Similarly, “Islands In The Stream” is a great piece of music with great lyrics and a great chorus. That’s worthy of being studied by any serious musician, including bluegrass musicians.
What’s your favorite thing about performing it live?
Watching people unable to sing the verses, but as soon as the choruses come around, everybody knows it. It’s like, everyone remembers it, but they don’t know why they remember it. It happens with a lot of the songs we play. “Break My Stride” by Matthew Wilder is a perfect example. Nobody knows what the hell is going on. They’re like, “Why do I know this?” And if you look at their faces, they’re like, “Aaaah, I know what this is? I know what this is?” Then as soon as the chorus comes, they throw their hands in the air and they know all the words.
Now, you know that ain’t bluegrass, right?
I mean, I know that it’s not. Absolutely it’s not bluegrass. One response I have is that I love the old bluegrass. I love J.D. Crowe, I love Ricky Skaggs. I listen to that music incessantly, but I’m not Ricky Skaggs and I’m not J.D. Crowe. And I’m never going to be them. It’s never going to happen, no matter how much I want it to. The best I could do would be equivalent to me putting on a fake British accent right now. So the best thing for me to do is to use the voice that I have and play the music that I’m… you know, decently prepared to play.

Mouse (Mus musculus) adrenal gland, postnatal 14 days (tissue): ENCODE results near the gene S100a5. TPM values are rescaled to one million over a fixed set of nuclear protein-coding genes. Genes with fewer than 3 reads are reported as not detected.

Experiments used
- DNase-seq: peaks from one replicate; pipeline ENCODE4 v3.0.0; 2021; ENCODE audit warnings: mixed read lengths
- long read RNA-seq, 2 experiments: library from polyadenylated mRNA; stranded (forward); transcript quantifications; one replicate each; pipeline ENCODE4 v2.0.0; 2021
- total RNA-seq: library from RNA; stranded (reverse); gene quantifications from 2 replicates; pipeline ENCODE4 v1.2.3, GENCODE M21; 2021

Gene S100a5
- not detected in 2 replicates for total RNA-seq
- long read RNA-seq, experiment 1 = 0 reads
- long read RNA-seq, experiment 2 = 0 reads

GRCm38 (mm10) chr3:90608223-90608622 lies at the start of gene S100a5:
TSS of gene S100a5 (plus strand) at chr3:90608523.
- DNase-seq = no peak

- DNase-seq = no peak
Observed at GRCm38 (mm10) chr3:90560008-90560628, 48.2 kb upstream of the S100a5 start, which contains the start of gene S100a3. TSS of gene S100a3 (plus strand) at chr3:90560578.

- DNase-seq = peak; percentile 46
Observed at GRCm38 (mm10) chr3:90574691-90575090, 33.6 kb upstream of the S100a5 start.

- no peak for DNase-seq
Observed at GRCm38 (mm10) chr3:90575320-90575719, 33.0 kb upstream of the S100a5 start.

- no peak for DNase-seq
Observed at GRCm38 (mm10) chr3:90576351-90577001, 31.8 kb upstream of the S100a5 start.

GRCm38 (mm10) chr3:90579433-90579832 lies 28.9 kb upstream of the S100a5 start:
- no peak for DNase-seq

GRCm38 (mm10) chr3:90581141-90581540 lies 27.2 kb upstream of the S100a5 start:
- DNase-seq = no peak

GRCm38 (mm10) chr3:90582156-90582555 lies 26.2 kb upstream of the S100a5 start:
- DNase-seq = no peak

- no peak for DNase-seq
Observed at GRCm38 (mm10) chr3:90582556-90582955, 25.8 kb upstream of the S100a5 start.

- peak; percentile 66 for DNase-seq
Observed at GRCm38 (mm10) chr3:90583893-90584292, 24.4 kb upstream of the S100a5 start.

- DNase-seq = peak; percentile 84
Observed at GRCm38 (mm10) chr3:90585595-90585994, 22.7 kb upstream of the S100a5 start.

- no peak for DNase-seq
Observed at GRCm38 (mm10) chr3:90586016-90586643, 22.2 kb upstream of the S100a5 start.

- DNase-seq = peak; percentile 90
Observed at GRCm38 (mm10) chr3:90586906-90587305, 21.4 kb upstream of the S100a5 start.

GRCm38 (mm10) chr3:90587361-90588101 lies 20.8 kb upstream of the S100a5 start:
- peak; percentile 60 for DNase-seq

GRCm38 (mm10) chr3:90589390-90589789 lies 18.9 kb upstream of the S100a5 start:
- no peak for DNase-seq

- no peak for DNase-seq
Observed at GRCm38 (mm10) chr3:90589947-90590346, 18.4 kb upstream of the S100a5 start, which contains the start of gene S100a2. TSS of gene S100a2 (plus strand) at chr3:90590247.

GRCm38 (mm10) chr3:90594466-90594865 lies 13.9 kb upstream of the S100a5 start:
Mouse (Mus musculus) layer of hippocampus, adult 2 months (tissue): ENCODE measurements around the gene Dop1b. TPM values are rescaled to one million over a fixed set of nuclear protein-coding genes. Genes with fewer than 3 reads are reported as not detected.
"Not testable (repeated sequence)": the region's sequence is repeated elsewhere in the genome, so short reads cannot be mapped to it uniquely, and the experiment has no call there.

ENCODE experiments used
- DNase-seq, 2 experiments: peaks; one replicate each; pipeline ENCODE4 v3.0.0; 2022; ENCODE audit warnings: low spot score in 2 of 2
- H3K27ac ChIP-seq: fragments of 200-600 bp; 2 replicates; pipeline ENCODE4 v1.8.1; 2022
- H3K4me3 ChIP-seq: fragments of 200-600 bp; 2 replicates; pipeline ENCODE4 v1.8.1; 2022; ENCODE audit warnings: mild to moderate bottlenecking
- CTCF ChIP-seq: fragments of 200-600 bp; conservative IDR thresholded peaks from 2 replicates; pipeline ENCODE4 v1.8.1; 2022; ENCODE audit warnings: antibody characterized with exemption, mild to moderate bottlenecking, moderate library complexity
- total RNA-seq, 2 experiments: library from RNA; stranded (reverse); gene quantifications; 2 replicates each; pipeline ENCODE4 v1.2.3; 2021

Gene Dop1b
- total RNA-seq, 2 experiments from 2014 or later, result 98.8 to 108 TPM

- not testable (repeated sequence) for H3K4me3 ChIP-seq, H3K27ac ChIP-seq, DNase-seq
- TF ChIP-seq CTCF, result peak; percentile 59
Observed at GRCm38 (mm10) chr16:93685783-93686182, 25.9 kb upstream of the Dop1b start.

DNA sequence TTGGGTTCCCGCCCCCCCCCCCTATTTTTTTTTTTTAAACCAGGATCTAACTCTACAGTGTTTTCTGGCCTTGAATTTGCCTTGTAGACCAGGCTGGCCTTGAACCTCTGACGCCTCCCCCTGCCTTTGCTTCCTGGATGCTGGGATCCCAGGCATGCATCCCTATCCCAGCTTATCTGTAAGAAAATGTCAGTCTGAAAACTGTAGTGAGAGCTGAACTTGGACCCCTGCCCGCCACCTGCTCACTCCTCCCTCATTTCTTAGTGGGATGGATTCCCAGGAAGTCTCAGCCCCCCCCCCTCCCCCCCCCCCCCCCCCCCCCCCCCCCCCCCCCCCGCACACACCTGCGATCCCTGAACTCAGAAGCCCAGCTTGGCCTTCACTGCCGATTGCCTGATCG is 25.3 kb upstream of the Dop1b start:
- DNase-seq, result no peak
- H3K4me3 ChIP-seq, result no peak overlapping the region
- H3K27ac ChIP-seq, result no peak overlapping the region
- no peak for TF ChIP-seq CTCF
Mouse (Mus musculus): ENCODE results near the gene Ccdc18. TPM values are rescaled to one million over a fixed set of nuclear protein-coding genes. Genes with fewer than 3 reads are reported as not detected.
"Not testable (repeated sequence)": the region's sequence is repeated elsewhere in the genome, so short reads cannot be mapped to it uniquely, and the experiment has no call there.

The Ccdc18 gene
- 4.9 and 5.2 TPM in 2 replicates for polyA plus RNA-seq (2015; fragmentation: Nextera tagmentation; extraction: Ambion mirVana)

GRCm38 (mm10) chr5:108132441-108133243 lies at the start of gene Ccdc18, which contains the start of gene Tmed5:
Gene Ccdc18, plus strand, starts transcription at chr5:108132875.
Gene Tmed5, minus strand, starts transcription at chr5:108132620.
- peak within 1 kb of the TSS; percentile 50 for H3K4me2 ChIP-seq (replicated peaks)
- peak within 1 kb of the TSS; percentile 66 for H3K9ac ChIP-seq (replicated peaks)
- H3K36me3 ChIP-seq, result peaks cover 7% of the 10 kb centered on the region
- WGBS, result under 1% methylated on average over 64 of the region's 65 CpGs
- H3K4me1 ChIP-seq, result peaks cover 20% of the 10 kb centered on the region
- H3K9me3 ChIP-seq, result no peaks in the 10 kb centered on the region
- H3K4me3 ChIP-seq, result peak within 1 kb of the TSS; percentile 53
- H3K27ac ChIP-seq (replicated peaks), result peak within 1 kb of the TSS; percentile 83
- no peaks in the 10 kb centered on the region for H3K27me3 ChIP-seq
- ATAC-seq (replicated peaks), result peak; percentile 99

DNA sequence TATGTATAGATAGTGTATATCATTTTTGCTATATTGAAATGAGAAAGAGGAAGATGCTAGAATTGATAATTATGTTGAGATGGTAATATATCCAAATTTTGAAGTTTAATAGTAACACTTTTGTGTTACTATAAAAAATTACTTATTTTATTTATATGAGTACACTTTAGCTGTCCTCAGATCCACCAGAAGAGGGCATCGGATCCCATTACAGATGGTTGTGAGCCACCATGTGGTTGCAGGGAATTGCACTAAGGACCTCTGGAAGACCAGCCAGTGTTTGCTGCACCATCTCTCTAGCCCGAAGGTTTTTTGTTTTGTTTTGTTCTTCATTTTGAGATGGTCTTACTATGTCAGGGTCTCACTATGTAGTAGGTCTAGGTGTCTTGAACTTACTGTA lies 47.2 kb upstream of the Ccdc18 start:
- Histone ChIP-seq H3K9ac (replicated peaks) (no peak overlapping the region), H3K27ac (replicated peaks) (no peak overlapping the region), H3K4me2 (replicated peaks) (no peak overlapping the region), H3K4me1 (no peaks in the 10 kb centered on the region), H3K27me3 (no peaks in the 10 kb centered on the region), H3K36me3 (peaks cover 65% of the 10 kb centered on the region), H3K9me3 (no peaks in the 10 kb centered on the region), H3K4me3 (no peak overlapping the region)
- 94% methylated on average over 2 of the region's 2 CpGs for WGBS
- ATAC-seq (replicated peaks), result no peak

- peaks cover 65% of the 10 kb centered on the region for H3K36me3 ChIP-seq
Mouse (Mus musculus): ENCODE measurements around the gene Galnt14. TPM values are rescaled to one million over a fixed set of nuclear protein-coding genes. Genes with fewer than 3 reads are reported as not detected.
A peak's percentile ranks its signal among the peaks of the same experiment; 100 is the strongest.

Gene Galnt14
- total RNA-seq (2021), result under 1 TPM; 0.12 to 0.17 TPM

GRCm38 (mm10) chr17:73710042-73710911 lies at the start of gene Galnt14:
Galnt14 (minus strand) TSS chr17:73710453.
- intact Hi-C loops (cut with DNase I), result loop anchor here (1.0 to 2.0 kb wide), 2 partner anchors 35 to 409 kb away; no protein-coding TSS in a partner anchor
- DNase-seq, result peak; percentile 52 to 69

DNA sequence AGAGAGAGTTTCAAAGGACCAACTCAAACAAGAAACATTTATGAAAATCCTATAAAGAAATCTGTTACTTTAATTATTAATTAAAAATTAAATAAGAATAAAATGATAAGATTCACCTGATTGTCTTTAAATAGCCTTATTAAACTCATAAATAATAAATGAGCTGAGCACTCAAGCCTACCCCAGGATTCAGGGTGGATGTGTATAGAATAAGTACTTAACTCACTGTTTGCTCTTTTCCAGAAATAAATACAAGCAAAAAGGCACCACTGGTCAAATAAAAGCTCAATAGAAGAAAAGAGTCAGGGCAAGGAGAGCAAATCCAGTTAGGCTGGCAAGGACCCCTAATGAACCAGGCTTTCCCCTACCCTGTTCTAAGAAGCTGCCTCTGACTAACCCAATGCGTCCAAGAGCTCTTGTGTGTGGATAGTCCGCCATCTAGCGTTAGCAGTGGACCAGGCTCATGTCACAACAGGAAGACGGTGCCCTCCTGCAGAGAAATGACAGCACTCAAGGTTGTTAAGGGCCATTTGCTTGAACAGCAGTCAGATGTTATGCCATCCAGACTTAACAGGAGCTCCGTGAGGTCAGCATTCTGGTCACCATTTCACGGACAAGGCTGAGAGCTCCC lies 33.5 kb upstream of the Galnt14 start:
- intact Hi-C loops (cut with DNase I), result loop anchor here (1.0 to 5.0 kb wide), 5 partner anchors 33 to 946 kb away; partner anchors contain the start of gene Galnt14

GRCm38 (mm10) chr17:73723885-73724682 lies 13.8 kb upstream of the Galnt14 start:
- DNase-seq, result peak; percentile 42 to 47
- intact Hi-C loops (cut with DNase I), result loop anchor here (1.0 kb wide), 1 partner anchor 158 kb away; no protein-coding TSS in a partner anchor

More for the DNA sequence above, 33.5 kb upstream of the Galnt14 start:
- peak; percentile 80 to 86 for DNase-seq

I remember sitting at a festival not far from where I grew up — I could ride my bike there from my house as a kid. This festival is more traditional and I remember seeing Nickel Creek there years and years ago and there was a woman seated in front of me who turned to the person seated next to her and said, “They’re good, but I hate it.” [Laughs] I dunno if you’re going to win that conversation. Maybe the problem extends wider, into our entire culture, but it doesn’t do me any good to have that argument. I usually just say, “Yeah, it’s definitely not bluegrass.”